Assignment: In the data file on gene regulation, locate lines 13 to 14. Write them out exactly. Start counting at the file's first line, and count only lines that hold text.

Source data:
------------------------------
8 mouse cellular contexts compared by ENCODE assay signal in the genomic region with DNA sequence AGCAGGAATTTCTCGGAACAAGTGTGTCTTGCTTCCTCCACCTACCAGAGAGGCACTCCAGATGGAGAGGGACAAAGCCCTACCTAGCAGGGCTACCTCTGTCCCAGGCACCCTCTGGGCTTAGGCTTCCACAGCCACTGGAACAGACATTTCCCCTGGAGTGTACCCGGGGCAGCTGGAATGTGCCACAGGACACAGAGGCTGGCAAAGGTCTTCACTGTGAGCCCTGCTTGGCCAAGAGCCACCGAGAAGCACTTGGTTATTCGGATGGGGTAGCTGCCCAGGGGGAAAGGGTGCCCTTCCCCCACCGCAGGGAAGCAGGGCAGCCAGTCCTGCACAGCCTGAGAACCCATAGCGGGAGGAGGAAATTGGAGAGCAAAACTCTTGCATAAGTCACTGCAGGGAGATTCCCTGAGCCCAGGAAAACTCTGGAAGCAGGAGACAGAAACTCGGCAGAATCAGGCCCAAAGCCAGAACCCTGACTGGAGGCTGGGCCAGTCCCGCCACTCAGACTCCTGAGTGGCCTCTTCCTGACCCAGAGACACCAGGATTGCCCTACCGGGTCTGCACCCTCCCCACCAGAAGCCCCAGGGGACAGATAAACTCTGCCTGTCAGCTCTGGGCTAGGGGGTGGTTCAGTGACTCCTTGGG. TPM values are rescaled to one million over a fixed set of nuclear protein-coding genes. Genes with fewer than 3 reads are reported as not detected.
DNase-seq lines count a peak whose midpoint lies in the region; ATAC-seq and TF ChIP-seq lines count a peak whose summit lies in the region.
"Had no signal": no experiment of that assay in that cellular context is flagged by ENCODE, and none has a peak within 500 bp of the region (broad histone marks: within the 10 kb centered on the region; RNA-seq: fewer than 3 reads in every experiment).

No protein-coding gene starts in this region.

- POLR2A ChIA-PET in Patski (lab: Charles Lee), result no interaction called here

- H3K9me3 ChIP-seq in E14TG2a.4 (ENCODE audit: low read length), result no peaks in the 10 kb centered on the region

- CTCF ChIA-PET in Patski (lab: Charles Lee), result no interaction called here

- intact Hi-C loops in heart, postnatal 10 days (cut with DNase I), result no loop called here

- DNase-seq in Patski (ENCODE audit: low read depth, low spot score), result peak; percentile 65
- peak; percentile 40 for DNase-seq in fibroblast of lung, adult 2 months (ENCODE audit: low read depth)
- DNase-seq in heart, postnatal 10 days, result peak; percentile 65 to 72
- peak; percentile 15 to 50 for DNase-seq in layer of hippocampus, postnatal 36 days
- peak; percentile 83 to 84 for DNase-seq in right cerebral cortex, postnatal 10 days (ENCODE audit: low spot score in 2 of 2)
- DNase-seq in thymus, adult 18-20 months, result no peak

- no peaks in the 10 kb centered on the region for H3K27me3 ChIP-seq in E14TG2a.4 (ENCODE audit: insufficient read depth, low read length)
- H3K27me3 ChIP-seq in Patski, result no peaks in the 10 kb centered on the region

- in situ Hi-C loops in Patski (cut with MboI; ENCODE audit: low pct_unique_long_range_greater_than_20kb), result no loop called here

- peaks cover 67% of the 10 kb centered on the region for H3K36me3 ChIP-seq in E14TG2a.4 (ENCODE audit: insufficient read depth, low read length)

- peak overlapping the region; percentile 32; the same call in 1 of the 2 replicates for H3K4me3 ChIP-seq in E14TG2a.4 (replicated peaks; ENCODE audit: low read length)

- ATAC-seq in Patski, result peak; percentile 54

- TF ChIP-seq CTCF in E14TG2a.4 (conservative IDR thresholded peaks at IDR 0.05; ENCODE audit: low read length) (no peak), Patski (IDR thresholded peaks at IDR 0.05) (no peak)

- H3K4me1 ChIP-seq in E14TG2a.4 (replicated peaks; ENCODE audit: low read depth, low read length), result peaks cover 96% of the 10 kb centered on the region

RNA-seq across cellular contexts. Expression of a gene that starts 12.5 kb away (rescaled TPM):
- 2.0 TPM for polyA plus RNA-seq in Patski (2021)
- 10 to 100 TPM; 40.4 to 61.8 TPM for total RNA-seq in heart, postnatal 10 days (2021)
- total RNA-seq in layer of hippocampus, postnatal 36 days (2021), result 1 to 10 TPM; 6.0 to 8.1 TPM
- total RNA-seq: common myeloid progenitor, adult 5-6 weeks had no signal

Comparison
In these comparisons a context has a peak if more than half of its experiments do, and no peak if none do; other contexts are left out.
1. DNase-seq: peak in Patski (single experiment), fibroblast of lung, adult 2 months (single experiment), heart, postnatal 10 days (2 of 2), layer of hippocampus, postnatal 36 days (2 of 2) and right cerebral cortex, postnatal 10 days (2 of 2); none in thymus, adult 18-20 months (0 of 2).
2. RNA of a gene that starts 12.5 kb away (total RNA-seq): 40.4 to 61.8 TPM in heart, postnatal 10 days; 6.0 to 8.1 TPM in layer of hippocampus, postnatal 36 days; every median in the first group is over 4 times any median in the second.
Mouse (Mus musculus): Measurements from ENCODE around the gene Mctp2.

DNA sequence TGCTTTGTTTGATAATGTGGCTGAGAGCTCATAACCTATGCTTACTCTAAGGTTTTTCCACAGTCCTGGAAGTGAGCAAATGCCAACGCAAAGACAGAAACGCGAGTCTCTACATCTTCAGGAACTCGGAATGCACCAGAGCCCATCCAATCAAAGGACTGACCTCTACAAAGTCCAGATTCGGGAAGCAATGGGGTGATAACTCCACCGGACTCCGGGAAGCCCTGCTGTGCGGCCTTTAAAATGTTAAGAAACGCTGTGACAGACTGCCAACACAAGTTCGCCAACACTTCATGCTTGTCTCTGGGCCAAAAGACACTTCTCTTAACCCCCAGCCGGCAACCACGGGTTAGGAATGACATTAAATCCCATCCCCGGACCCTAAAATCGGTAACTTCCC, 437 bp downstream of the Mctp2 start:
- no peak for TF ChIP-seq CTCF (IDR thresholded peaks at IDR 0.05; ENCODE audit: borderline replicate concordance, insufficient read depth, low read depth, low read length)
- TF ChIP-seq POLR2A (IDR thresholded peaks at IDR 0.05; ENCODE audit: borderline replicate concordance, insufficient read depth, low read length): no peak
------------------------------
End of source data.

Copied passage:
- peak; percentile 83 to 84 for DNase-seq in right cerebral cortex, postnatal 10 days (ENCODE audit: low spot score in 2 of 2)
- DNase-seq in thymus, adult 18-20 months, result no peak